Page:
All the while it is Juneteenth. How could it be only one-hundred and fifty-three years since slavery was ended in the United States?
With vivid enthusiasm I pine to understand the struggle of those affected by these horrors. The constant recapulations sprawled on social media depicting the state of millions of over-looked, overly-policed, and overwhelmingly imprisoned Americans curdles bile in my stomach. On this day, I meditated on the suffering and strength of the American community that sprang from this oppression.
That is how I celebrated Juneteenth 2018. By sharing it with you, I hope that a truer recognition of the significance of this holiday was attained. Below is a poem from the site I ambled about to learn more about the history and celebration of Juneteenth. Let us continue the conversations in our own lives and communities. Let us live in love & righteous freedom of mind!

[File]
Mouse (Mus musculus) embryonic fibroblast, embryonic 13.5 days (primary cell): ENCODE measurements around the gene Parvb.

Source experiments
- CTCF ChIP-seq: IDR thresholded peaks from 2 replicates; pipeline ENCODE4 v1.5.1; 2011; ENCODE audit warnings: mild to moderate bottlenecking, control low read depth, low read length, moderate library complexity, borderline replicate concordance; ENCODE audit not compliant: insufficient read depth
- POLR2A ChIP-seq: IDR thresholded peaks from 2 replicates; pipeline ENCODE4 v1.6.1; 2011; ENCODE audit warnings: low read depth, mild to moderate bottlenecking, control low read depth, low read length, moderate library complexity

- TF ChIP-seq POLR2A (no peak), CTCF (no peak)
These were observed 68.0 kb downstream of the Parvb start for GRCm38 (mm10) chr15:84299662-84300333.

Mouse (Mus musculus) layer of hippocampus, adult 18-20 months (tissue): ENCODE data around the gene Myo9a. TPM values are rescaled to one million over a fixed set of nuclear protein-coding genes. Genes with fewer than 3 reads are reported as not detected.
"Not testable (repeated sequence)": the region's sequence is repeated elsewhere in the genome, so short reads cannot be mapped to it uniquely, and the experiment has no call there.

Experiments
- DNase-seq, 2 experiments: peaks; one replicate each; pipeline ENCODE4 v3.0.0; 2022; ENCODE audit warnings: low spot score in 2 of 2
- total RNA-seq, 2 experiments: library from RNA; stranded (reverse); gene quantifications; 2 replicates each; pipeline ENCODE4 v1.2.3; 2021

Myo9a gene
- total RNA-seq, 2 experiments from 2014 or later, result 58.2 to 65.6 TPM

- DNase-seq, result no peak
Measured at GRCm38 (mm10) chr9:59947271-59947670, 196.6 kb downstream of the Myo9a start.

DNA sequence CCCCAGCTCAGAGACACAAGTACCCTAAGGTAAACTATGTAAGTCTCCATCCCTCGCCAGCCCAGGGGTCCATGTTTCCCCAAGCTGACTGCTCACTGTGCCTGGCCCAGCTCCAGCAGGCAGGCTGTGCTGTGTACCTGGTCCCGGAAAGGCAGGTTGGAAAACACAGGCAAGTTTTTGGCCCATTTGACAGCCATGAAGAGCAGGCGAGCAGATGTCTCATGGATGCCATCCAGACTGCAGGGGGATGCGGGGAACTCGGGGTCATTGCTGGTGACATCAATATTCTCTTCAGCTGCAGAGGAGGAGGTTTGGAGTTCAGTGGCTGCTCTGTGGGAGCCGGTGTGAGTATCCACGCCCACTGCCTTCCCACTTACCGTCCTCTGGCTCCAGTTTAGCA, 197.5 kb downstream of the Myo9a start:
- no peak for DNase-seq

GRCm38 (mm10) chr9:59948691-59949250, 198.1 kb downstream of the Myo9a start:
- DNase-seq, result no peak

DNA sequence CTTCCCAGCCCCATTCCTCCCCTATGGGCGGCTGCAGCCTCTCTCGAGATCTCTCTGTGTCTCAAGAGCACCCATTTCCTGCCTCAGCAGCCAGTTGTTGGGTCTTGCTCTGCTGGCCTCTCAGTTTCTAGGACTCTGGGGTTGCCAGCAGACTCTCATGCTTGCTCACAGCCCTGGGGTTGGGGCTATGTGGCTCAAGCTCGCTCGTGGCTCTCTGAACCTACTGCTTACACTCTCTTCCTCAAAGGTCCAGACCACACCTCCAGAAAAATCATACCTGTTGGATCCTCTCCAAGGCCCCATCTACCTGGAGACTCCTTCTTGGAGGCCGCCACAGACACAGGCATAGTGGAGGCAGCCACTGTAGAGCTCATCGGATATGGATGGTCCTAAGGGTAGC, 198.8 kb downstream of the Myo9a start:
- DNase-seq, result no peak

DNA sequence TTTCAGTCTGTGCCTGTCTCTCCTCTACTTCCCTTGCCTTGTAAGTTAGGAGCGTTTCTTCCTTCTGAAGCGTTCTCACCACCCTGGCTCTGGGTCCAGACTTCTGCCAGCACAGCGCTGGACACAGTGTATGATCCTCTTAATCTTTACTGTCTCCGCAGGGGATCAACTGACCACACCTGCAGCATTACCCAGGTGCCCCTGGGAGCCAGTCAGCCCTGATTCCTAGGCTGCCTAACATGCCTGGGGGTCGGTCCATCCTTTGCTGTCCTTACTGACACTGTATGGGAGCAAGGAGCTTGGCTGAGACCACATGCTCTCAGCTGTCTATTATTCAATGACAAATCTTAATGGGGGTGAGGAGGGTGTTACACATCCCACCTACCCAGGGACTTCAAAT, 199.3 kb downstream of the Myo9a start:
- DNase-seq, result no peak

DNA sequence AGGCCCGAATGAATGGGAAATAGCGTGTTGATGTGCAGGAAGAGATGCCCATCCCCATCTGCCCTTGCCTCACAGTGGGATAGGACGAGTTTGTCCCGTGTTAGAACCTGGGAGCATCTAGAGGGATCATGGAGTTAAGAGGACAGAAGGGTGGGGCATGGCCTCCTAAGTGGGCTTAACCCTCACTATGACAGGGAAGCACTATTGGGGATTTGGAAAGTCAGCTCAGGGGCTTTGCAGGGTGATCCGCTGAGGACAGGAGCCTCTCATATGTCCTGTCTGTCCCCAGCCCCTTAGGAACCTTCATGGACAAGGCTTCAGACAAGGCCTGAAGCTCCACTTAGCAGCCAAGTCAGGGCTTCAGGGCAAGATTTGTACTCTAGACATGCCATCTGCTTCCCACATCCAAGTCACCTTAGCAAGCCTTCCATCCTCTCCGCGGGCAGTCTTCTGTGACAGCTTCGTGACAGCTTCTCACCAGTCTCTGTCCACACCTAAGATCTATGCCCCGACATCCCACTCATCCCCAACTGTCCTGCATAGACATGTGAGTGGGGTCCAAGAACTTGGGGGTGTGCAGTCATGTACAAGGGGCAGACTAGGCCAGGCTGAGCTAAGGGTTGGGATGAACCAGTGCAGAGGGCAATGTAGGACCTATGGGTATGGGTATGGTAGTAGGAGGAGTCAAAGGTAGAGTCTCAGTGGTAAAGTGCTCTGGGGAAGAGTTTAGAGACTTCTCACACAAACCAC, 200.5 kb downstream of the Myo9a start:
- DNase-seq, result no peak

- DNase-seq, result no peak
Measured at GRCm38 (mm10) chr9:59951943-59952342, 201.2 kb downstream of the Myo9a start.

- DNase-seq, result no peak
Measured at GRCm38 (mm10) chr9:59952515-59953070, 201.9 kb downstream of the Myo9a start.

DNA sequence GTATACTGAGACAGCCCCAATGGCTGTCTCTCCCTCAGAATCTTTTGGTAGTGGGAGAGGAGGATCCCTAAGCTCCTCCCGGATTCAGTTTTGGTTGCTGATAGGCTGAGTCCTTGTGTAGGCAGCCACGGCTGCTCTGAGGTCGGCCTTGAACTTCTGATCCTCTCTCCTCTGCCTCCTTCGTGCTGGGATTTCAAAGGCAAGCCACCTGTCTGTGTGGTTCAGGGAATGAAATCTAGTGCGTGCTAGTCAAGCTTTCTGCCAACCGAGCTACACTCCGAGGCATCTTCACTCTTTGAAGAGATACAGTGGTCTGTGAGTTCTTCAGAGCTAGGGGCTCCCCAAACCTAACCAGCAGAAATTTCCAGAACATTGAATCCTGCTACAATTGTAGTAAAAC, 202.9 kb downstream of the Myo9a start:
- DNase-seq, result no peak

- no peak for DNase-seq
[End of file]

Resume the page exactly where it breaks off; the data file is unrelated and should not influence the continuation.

"Keep In Your Heart The Blood
Remember always the glory days, the dances, the songs, the chants, the rituals, the customs, the people.
Remember times in beautiful Africa, your people.
From green forests, golden deserts, to the deepest, darkest regions of Congo and Virunga.
Hear, here in this land.
Hear always in your heart the beating of drums,the ancient customs of the Kagani.
Remember always the kings and queens,Tutankhamen, Cleopatra.
But do not sit and not remember the dark days.
Keep In Your Heart The Blood.
Blood spilled by those who fought for freedom.
The blood of the slave as the whip touches the flesh.
Do not be enslaved, be now empowered.
Feel it, taste it, drink it.
Gather it in buckets, bathe in it.
Bathe your children in it.
Keep In Your Heart The Blood"
With love and nothing else,
*album by Dominic Kelly, highly recommend, though entirely unrelated
*Dessa = badass rapper, songwriter, and feminist. Google that shit.